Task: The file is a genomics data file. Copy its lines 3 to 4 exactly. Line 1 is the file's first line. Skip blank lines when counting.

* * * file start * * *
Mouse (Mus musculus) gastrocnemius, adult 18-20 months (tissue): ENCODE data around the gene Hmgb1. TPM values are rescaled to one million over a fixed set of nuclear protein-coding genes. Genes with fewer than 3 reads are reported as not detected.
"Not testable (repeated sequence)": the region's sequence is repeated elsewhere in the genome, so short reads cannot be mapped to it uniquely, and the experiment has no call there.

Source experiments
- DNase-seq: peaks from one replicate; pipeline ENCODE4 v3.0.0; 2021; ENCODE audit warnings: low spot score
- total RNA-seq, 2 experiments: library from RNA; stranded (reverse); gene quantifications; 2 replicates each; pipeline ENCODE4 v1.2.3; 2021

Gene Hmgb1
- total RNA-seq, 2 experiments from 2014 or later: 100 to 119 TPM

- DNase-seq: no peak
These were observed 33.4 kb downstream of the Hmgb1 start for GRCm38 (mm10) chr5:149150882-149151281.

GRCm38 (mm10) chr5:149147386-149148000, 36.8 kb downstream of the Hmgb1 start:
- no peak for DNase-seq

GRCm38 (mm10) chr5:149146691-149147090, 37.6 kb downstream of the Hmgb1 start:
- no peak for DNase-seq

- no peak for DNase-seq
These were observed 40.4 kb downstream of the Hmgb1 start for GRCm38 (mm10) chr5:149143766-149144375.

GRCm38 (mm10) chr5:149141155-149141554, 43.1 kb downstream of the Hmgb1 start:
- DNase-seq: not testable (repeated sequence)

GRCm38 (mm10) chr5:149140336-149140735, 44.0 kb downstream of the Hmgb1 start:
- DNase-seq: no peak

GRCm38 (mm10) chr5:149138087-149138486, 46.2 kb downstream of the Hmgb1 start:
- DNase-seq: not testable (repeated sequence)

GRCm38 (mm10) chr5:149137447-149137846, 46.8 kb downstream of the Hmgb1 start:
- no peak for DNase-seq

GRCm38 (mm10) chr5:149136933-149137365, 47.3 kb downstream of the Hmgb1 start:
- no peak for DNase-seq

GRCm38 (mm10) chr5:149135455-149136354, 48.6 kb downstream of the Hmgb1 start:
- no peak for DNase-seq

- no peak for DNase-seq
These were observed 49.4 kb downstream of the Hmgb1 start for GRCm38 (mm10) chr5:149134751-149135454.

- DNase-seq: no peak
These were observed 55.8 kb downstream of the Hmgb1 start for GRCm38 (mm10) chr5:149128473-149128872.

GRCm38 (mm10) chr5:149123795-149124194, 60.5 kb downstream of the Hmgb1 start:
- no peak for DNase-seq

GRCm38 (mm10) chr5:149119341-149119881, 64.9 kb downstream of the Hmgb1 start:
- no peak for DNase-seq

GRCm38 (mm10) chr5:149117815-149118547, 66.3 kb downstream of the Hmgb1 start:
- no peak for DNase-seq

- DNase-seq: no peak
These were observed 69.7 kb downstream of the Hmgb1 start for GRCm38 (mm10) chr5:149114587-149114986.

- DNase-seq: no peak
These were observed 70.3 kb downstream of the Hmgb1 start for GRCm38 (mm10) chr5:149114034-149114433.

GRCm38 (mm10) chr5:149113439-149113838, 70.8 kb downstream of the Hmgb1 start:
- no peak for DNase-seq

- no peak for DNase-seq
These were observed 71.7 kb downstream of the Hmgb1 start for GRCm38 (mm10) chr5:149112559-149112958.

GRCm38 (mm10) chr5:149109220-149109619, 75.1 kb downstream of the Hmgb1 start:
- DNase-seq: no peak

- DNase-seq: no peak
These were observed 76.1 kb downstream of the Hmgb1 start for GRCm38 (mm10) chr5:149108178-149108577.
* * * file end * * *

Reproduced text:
Source experiments
- DNase-seq: peaks from one replicate; pipeline ENCODE4 v3.0.0; 2021; ENCODE audit warnings: low spot score